Bottom-up budgeting is a budgeting method that starts at the department level, moving up to the top level. Each department within the organization is required to compile a list of the things it needs, the projects it plans to carry out in the next financial period, and cost estimates. The estimates of all the departments are then summed up to get the overall company budget. The managers of each department are required to give their input since they know the cost estimates for the projects to be implemented.
How to Create a Bottom-up Budget
The following is the basic process that organizations follow when formulating a bottom-up budget:
1. Identify the individual components of the business.
The first step when creating a bottom-up budget is to identify the individual components of the business and projects that the organization plans to carry out in the coming financial year. List the components and projects and establish the estimated cost to be incurred.
For example, a department may include costs like wages for employees, furniture and fittings, equipment purchases and hires, administrative costs, conference fees, etc. If the organization uses individual projects to get budget estimates, it must first obtain a list of all projects to be carried out in the coming year and then come up with cost estimates for each project.
2. Get a sum of cost projections of each department.
After departments finish preparing a list of planned projects and expenditures, the costs should be added up to get the total budget for the department. For example, the cost estimates of the human resource department may include $10,000 for recruiting personnel, $20,000 for employee salaries, and $6,000 for administrative costs, bringing the department’s total budget to $36,000. The departmental managers of other departments should come up with the totals for their respective departments.
3. Sum up the budgets of all departments.
After getting the budgets of all the departments or identified projects, the budgets should be summed up to get the overall budget for the organization. The totals should be obtained from the departmental heads or head of projects appointed by the organization’s management.
4. Submit for approval.
The final stage of the bottom-up budgeting process is submitting the budget estimates to the management for approval. When reviewing the budget, management is interested in knowing if the budgets are aligned with the goals and objectives that the company wants to achieve in the next financial period.
If satisfied with the budget, the management will approve the budget estimates and send it to the finance department to make allocations to individual departments. However, if the company’s leadership is not satisfied with the budget estimates, they can ask the departmental managers to make necessary changes before the budget is again submitted for approval.
Advantages of Bottom-up Budgeting
The following are some of the benefits that organizations receive when they use bottom-up budgeting:
1. Better accuracy
Bottom-up budgeting calculates budget estimates from the lowest level, which helps boost the accuracy and accountability of the budget. The process involves all the individuals in each department. The estimates given will be as close as possible to reality since the employees are better placed to understand the costs, resources, expenses, and requirements of their respective departments. When the estimates for all departments are added up to get the overall budget, the senior management should know what to expect in the coming year.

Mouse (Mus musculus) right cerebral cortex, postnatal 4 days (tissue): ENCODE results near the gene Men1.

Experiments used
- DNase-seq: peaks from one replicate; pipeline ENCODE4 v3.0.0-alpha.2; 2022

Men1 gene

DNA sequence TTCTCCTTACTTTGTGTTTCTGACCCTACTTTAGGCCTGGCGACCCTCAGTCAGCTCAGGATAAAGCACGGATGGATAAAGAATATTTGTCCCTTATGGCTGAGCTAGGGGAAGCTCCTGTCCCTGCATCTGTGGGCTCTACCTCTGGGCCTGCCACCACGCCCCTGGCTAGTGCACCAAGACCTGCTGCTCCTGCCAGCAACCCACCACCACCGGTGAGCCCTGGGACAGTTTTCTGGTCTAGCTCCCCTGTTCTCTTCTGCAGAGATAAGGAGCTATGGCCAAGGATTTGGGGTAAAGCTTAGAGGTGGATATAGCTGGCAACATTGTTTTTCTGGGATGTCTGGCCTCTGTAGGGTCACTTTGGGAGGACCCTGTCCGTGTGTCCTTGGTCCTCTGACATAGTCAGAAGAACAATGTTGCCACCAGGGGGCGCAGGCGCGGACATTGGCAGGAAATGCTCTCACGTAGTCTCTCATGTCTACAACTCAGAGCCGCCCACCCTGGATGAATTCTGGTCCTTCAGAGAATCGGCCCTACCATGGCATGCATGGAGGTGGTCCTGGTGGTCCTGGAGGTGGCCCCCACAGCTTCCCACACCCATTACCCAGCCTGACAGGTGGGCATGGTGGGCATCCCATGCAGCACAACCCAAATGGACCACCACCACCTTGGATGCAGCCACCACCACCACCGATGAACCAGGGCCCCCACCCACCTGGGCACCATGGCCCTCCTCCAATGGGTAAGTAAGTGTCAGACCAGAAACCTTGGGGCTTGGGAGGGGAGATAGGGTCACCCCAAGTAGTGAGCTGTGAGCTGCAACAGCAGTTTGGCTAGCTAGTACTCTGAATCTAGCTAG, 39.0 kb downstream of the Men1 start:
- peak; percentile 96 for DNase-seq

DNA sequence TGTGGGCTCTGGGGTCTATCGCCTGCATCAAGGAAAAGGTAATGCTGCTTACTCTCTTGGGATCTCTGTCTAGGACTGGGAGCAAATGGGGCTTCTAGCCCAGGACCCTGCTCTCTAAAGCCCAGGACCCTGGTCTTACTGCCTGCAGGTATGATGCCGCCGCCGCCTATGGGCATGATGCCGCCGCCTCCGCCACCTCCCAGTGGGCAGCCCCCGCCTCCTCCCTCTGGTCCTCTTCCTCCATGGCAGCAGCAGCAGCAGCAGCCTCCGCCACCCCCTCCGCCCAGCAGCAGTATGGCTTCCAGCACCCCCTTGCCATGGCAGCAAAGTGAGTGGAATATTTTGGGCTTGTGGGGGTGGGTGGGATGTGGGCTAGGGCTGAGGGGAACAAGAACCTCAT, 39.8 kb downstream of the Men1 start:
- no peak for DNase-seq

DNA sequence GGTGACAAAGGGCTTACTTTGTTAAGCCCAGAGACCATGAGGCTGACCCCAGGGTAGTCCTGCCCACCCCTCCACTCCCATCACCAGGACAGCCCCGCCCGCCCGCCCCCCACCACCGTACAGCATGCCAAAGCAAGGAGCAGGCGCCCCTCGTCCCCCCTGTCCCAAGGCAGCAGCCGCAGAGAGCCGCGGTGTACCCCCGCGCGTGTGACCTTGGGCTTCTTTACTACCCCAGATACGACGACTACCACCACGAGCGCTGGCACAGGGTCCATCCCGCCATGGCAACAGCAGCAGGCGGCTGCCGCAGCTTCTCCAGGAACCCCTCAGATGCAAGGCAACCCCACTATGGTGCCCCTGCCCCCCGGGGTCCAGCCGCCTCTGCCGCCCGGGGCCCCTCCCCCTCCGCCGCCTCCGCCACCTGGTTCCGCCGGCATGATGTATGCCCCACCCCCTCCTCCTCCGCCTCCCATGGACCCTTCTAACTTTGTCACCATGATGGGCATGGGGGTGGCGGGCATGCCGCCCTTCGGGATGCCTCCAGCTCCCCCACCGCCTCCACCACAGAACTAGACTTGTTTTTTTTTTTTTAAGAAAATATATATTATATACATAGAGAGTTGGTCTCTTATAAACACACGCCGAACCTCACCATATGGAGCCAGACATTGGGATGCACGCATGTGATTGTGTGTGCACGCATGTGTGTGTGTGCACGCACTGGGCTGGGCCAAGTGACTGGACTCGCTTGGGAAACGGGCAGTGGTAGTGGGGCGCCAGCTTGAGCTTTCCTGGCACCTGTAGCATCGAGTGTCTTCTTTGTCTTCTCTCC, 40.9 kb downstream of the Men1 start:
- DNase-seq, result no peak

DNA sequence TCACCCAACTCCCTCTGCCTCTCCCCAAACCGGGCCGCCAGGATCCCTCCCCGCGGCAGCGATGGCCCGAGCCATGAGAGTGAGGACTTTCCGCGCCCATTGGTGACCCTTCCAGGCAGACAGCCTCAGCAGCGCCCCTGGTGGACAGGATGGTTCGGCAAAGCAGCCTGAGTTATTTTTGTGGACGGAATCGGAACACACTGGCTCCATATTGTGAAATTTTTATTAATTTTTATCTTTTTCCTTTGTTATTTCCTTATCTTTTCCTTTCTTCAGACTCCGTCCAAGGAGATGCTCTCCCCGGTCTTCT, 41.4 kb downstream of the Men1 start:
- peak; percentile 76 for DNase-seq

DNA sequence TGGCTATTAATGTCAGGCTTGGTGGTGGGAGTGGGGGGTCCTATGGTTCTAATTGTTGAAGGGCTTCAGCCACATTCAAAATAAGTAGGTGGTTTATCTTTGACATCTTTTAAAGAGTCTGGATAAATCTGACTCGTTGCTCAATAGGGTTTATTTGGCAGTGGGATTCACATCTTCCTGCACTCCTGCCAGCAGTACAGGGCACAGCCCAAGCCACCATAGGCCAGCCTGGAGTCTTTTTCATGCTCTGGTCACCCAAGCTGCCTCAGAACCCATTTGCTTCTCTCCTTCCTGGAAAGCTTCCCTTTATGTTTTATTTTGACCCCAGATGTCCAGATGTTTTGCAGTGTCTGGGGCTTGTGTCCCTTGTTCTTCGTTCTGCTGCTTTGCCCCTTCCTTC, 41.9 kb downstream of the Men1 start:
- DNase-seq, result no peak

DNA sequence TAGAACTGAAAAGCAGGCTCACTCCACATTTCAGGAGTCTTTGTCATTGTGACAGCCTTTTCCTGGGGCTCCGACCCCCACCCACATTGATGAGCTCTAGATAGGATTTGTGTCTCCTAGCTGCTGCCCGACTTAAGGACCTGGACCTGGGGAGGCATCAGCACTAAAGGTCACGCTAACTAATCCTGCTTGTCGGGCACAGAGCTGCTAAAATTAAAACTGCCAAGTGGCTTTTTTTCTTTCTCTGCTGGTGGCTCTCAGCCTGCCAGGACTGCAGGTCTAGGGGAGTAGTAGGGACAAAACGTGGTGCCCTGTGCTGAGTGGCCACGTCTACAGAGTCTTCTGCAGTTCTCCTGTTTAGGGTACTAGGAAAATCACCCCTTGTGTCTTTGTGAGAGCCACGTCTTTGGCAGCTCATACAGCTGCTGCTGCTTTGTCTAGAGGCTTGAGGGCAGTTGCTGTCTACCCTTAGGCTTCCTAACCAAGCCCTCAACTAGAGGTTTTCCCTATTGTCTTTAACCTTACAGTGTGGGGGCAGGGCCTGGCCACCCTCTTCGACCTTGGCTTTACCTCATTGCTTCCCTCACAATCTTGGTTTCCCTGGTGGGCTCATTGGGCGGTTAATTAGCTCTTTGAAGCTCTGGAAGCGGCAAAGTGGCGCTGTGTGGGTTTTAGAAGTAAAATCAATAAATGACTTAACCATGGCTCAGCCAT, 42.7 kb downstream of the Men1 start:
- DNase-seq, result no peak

2. Employee motivation
When employees are involved in the budget-making process, they are motivated to work hard to achieve the organization’s goals. The employees in each department of the organization are involved in formulating the budget estimates, giving them a sense of ownership in the budget-making process.
Bottom-Up vs. Top-down Budgeting
Top-down budgeting and bottom-up budgeting are the two most popular types of budgets in corporate budgeting. Top-down budgeting starts with the senior management creating a budget for the entire organization and allocating budgets to the departments.
The departments are then required to create their own budget estimates that are confined to the amounts allocated by the top management. Although the top-down budgeting process takes less time, some departments may struggle to fit into the amounts allocated by management, since management may not be aware of all the associated costs a department may incur.
Bottom-up budgeting gives the departmental heads more power in contributing to the organizational budget. The department-level budget estimates are summed up to get the overall organizational budget that is sent to the senior management for approval.
The bottom-up budgeting process allows employees to own the process since they are familiar with the expenditures at the departmental levels. They will also be motivated to work hard since they feel that their input in the organization is valued by the management. On the downside, the departments may produce budgets that are off-target and not in line with the company’s objectives. The budget may need to be modified to reflect the company objectives and remove unnecessary expenditures.
Thank you for reading CFI’s guide to Bottom-up Budgeting. To keep learning and developing your knowledge of financial analysis, we highly recommend the additional CFI resources below:
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